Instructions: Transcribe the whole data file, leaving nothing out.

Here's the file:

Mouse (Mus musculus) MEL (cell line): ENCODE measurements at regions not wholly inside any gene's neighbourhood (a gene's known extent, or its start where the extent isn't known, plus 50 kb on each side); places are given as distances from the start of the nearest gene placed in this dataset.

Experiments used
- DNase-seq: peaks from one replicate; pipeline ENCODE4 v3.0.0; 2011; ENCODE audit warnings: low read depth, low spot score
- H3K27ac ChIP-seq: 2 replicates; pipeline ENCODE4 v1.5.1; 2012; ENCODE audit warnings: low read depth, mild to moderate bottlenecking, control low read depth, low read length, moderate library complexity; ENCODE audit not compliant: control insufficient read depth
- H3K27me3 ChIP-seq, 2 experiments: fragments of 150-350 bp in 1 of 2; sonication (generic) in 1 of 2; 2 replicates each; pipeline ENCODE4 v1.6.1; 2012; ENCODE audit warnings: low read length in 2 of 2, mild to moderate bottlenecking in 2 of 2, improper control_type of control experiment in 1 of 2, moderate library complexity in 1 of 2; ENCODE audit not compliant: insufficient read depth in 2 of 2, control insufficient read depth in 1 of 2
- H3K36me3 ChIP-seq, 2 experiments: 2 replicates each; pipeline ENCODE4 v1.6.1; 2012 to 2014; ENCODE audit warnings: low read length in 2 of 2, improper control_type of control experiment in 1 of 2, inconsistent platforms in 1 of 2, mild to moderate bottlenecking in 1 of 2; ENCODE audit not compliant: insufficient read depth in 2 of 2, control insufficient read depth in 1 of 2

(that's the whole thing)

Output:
Mouse (Mus musculus) MEL (cell line): ENCODE measurements at regions not wholly inside any gene's neighbourhood (a gene's known extent, or its start where the extent isn't known, plus 50 kb on each side); places are given as distances from the start of the nearest gene placed in this dataset.

Experiments used
- DNase-seq: peaks from one replicate; pipeline ENCODE4 v3.0.0; 2011; ENCODE audit warnings: low read depth, low spot score
- H3K27ac ChIP-seq: 2 replicates; pipeline ENCODE4 v1.5.1; 2012; ENCODE audit warnings: low read depth, mild to moderate bottlenecking, control low read depth, low read length, moderate library complexity; ENCODE audit not compliant: control insufficient read depth
- H3K27me3 ChIP-seq, 2 experiments: fragments of 150-350 bp in 1 of 2; sonication (generic) in 1 of 2; 2 replicates each; pipeline ENCODE4 v1.6.1; 2012; ENCODE audit warnings: low read length in 2 of 2, mild to moderate bottlenecking in 2 of 2, improper control_type of control experiment in 1 of 2, moderate library complexity in 1 of 2; ENCODE audit not compliant: insufficient read depth in 2 of 2, control insufficient read depth in 1 of 2
- H3K36me3 ChIP-seq, 2 experiments: 2 replicates each; pipeline ENCODE4 v1.6.1; 2012 to 2014; ENCODE audit warnings: low read length in 2 of 2, improper control_type of control experiment in 1 of 2, inconsistent platforms in 1 of 2, mild to moderate bottlenecking in 1 of 2; ENCODE audit not compliant: insufficient read depth in 2 of 2, control insufficient read depth in 1 of 2